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Is there such a thing as vocal burn out, like an expiration age for the voice? Does the voice have an age limit before it stops working? The question of age and voice limits has recently been highlighted on Fox’s new hit TV show, The X-Factor, where contestant LeRoy Bell is proving that age has little to do with vocal strength. It’s not just Bell’s incredible voice that has viewers stunned; it’s also the fact that he’s almost 60 years old. In a society that reveres youth, Bell defies the odds, making it into the final 12 against far younger competitors. Bell’s fellow aspiring stars including 14 year old Drew Ryniewicz and 13 year old Rachel Crow.
Given Bell’s success, is it fair that people question whether or not a 60 year old can still sing strong enough to impress the judges? Part of the problem is that nowadays, those who are succeeding in music start off at a very young age when their voices are relatively unused and youthful. Breaking into the music scene at the age 60 is unheard of. But is Bell at a disadvantage because of his aged voice? Is his voice at the end of its lifespan, and therefore limited? Are younger singers inherently at an advantage?
The reality is that your voice doesn’t necessarily deteriorate with age. There is no rule guaranteeing your voice will mature with age either. The younger you are when you start a rigorous singing schedule, the more likely you are to damage your voice or burn out and lose your voice before you hit your 40s. The consequences of a rigorous singing schedule on a developing 13 or 14 year old voice are not yet known. However it is thought that the young singer is not prepared for intense vocal use and that, when the demand is too high, damage can occur rapidly. It is a relatively new phenomenon to put young voices to such vocal extremes. We do know that even 20 and 30 year olds who make it often lose their singing voices by the time they hit their 50s and 60s. 20-30 years of singing often takes a harsh toll on the voice.
Consider Steven Tyler, who has spent 40 years singing. Tyler has used his singing voice far more over the past decades than Bell, despite their relative same age. While Tyler can still strain and hit his rock scream, Bell lightly accessing his high tenor is a wholly different tune. There is an ease and smoothness of Bell’s pitch-perfect sound that is likely difficult for Tyler to achieve.
A normal vocal cord is lined with soft, flexible tissue, like the inside of your cheek. Excessive or harsh voice use causes this tissue to become swell. Repeat use makes this swelling become stiff scar, which no longer vibrates smoothly. Over time, scarring accumulates and worsens voice quality. The loss of pliability results in a rough sound and a decrease in the range of the singing voice. This is a much more common phenomenon in pop, rock, and Broadway singers. However, there are no absolutes. Opera and gospel singers can scar and rock singers can avoid scarring. The determining factor ends up being how well the artist cares for their voice.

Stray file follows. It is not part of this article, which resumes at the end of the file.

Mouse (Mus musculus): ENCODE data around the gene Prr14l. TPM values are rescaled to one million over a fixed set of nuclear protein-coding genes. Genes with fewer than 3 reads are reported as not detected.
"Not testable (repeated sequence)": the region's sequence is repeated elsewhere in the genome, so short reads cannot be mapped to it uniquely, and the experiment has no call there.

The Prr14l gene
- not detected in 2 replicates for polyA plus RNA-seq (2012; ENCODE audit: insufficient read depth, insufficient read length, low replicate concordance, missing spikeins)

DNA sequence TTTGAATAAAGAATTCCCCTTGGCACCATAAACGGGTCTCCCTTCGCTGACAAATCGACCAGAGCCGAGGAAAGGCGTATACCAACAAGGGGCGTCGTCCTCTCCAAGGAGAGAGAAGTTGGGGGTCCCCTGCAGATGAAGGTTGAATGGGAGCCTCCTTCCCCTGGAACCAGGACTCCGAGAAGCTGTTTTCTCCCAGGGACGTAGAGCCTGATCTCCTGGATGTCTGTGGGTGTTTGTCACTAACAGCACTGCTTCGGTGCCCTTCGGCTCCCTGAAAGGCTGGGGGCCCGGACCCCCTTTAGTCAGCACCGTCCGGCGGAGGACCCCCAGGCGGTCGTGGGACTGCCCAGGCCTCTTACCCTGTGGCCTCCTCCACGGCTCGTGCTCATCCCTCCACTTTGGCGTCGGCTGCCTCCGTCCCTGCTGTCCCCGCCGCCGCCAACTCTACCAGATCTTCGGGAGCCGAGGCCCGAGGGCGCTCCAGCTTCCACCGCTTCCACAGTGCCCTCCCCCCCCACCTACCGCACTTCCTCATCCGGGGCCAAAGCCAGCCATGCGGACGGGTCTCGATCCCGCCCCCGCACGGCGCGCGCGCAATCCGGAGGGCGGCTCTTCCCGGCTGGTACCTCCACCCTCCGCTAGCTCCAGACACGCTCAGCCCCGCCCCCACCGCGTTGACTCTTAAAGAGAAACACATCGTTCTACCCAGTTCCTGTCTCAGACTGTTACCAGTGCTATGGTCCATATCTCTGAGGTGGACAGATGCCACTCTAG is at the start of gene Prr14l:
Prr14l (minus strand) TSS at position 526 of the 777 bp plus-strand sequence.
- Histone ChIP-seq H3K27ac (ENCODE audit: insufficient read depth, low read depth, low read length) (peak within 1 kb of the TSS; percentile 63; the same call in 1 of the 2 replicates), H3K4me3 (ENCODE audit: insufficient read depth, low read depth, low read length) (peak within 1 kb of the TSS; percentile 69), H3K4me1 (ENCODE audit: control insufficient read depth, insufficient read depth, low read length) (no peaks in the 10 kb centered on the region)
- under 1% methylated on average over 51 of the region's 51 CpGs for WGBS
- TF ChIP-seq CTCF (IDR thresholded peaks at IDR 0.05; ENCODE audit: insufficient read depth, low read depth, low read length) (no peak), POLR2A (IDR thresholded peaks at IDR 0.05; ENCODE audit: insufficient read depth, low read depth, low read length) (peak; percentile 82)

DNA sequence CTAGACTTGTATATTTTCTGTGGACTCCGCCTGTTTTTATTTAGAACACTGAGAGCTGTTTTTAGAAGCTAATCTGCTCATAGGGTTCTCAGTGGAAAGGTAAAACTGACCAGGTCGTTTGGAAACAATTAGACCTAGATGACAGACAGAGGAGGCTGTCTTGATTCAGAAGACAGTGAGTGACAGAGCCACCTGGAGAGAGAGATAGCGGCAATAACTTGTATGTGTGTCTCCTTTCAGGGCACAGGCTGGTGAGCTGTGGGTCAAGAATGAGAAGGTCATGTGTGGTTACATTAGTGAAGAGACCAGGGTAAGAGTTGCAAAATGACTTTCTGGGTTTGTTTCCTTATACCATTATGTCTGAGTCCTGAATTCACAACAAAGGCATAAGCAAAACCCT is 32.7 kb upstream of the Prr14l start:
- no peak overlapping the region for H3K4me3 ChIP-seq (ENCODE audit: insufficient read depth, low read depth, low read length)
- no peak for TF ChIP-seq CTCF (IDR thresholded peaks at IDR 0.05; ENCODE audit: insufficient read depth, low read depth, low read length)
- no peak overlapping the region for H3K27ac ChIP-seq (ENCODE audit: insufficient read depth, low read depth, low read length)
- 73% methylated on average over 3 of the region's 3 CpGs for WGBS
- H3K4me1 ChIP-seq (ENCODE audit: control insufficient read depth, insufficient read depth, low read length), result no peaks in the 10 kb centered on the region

It is important to recognize that some musicians desire the rougher tone that scarring creates. For example, Tyler would not hold nearly the same appeal if his high G was clear and operatic. His raspiness works, and is a large part of his appeal. There is something to be said for his mastery of the metal scream, even if it is likely causing vocal damage.
Singing for a long time does not guarantee a damaged voice. In truth, while the voice usually does weaken with age, singing consistently and skillfully can delay this weakening. Singing is actually a form of exercise for your voice. Bell is a great example of how singing throughout your life can give you a strong and beautiful voice, even at 60. His age also gives him a maturity that a 13 year-old performer simply cannot have. He has experience at controlling his voice, knowing when to hold back and when he is safe to push. He knows how his instrument works. This has enabled him to preserve his voice, so that at 60, he has a fresh, uninjured sound.
As Bell has taught us, voices do not have expiration dates. With delicate care and practice, voices actually mature and improve with age. There is no age at which a person can no longer sing; but without care for the instrument, voices do have a running clock. How fast that clock goes and how long it takes to expire is entirely dependent on the user. In Bell’s case, it seems he is only in the early hours of his career.
To learn more about Dr. Reena Gupta and voice preservation, visit: http://www.voicedoctorla.com/